Why is sea water salty?

1,077 Views Updated: 17 Nov 2017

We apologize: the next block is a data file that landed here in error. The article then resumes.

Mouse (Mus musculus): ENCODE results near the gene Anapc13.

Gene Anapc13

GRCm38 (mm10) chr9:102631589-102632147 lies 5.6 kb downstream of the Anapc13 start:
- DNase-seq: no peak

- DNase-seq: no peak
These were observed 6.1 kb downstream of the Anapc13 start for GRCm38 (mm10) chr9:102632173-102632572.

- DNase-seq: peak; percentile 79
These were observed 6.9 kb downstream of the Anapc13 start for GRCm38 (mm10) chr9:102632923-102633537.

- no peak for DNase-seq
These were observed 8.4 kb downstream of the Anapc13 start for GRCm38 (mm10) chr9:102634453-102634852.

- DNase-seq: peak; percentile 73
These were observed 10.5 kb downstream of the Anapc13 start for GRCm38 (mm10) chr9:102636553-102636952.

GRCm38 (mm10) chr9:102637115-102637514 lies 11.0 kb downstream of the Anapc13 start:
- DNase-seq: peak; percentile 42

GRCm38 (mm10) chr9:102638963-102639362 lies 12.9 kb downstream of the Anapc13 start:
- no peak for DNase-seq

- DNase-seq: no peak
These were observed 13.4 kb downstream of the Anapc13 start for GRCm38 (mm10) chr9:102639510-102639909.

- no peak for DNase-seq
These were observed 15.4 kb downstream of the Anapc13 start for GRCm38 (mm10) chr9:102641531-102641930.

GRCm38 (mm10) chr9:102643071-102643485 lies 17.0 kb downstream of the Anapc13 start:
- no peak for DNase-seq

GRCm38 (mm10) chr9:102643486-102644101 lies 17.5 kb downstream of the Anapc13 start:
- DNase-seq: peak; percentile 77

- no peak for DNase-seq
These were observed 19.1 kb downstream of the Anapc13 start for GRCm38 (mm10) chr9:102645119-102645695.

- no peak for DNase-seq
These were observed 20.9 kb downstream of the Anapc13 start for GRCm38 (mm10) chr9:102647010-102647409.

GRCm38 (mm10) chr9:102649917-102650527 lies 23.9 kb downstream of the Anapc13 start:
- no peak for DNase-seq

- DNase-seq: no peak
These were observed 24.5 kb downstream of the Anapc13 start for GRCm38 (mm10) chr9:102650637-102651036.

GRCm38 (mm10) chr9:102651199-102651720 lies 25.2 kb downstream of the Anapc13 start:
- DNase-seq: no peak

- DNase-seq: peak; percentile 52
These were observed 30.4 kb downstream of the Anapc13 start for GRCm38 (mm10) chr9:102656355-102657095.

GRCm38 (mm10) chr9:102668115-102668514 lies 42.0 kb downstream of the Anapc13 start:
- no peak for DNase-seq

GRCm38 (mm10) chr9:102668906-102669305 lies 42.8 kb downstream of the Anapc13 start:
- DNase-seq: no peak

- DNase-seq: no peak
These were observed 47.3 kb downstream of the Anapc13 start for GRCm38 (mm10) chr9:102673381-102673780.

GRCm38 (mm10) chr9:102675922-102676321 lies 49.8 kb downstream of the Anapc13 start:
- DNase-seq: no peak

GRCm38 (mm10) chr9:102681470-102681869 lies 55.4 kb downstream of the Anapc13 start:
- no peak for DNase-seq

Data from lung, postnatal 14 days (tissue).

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We all have been to the beaches and have tasted that salty water which literally activates your taste buds and make you spill out the sour water asap. But why on earth is that water so salty? The fresh water from the river or the rain water isn’t salty then why is sea water different? There could be two possible reasons for the same. First, fresh water is not entirely free of dissolved salt and even the rainwater has some traces of substances dissolved in it that gets picked up during their passage of passing through the atmosphere. Much of this material that washes out is pollution, but there are some amounts of natural substances present as well. As the rainwater passes through soil and percolates through rocks, it dissolves some of the minerals through the process of weathering. This is the water we drink, and we cannot taste the salt because its concentration is too low. Gradually, this water containing small amounts of dissolved minerals or salts reaches a stream and flows into lakes and the ocean. The recurring addition of dissolved salts by rivers in the oceans and sea makes their water salty. As per statistics, the dissolved salt carried by all the world’s rivers equals the salt in the ocean in 200 to 300 million years. A possible second reason for seal water being salty could be the presence of salt lakes such as the Great Salt Lake and the Dead Sea. Both are about 10 times saltier than seawater. Lakes are said to be temporary storage areas for water. Rivers and streams bring water to the lakes, and other rivers carry water out of lakes. Thus, lakes are really only wide depressions in a river channel that are filled with water. All the water that flows into these lakes discharges only through evaporation. When water evaporates, the dissolved salts are left behind. So a few lakes are salty because rivers carried salts to the lakes, and the water in the lakes evaporated leaving only salts behind. The salt content of the lake water gets built up through a regular process which goes on for many years. The same process makes the seas salty. Water evaporates from the oceans to fall again as rain and to feed the rivers, but the salts remain in the ocean.

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